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  1. #151

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    Interesting. In my employment we have been reminded several times in the past few years that we are "at will employees"... we have a job at the will of the management. Implied, no so subtley, is that we can be terminated for anything at any time.

  2. #152
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    Kodak, until recent years, was very paternalistic. You had a job with EK for life until the layoffs started in the 80s. Of course there were firings and layoffs, but these were minor compared to the big ones that started in 1988. And that was the first layoff to reach the Research Labs.

    PE

  3. #153

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    Quote Originally Posted by DREW WILEY View Post
    ...I'm trying to retire and can't even find anyone to fill my shoes. There are all kinds of acquired skill sets had to be learned through years of actual experience. I'm lucky to work for a family corporation rather than a publicly-traded one...The only commodity career I know out there is an MBA...
    Therein lies the key -- it's a privately held company that doesn't serve Wall Street. You're fortunate indeed. Were it publicly traded, regardless of the skill sets you've needed to learn, management would find a replacement for you (the "commodity") somewhere in the world. It wouldn't matter whether the person or persons hired could fill your shoes. By the time they ran everything you've built into the ground, management would have been promoted and/or moved on.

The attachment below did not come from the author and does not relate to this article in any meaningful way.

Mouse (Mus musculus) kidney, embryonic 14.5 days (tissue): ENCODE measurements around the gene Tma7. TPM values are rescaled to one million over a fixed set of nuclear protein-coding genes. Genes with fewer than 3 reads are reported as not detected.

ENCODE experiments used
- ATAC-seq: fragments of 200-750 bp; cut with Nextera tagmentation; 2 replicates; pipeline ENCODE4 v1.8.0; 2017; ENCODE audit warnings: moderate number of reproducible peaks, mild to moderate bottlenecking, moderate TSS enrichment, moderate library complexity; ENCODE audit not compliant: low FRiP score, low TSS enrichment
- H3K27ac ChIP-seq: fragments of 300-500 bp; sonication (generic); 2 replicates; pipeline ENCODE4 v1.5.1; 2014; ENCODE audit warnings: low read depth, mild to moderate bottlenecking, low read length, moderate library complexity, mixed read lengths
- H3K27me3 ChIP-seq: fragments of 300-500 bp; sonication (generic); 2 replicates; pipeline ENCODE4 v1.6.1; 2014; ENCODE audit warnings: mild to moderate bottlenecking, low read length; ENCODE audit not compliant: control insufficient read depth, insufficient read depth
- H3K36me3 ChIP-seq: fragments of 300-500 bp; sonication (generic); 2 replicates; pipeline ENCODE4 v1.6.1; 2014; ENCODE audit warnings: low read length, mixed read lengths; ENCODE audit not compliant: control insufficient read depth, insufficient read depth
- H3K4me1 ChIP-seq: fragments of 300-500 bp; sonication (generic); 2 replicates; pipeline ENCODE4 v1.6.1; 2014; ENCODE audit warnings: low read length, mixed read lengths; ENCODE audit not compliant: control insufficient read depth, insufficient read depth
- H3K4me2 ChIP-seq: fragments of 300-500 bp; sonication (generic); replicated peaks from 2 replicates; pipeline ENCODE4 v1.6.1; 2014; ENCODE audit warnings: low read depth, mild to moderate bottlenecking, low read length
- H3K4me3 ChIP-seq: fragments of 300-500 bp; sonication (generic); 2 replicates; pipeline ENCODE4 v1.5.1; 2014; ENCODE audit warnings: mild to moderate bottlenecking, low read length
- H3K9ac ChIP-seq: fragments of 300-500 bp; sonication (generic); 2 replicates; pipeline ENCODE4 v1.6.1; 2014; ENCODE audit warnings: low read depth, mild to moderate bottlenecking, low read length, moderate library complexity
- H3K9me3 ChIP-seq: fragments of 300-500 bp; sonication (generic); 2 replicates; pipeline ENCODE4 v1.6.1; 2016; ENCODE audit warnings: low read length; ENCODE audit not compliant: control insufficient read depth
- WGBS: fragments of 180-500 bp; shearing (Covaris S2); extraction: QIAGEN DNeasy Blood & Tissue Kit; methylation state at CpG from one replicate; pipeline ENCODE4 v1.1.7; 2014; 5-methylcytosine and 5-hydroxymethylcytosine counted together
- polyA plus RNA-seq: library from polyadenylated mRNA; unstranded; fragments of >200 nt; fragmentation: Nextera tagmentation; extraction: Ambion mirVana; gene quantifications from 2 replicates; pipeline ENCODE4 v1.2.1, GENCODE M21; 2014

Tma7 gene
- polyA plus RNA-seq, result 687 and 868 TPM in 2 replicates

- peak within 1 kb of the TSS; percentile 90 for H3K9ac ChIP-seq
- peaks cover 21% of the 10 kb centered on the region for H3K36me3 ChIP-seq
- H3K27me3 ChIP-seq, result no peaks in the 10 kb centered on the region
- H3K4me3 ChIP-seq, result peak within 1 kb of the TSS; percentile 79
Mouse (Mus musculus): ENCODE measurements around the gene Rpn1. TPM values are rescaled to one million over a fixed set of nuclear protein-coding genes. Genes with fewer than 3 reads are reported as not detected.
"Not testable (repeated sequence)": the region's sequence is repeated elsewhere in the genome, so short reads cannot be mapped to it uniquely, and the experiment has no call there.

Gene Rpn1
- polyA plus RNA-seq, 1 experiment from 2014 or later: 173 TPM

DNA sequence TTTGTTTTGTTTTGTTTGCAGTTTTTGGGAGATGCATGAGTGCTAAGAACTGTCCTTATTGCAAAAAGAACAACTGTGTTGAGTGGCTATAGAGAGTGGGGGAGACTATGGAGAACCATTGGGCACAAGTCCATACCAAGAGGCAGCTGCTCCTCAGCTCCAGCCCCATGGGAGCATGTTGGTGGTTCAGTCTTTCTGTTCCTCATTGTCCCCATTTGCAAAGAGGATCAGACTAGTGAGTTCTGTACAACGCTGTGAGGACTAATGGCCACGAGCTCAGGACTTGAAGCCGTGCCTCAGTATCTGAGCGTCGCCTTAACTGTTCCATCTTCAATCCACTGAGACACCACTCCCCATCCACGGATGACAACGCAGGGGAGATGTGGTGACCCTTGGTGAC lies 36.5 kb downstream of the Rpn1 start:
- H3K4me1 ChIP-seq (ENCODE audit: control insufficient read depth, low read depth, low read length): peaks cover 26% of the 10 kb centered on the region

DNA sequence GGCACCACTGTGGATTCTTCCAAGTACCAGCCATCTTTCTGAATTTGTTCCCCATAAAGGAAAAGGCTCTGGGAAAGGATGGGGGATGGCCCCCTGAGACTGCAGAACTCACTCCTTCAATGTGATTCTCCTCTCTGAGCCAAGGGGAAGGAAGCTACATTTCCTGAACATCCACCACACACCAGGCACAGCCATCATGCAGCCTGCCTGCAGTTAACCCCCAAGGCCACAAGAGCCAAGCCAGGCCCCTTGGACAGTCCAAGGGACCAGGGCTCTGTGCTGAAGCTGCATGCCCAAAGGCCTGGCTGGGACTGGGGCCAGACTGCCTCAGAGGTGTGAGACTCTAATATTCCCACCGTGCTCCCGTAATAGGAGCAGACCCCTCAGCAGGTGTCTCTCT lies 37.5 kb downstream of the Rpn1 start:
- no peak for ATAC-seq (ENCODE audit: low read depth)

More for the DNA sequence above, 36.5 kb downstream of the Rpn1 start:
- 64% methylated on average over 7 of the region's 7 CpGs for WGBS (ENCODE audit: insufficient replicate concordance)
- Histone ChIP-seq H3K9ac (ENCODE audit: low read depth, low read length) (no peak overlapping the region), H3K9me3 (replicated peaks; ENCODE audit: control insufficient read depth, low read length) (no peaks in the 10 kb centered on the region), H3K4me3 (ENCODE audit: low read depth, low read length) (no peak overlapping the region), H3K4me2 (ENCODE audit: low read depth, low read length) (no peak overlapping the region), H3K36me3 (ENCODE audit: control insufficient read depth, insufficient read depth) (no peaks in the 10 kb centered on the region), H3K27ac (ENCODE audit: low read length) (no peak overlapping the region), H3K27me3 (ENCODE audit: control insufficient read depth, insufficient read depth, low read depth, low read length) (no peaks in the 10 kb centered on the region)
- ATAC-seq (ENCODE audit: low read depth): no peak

4. #154

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    Quote Originally Posted by Photo Engineer View Post
    When we went to work for Kodak, we signed a contract that outlined our NDA obligations and Kodak's obligations in therms of "valuable consideration" in return for our work. Valuable consideration was outlined in terms of pay, retirement and medical benefits. Over the years, all of this changed as Kodak changed...
    It's likely that much of the change was attributable not only to Kodak changing, but to the Employee Retirement Security Act (ERISA) of 1974. See a history of ERISA here:


    With respect to medical coverage, it was ERISA that primarily drove the many disclosures about plan termination possibility that started being made to employees of corporations.

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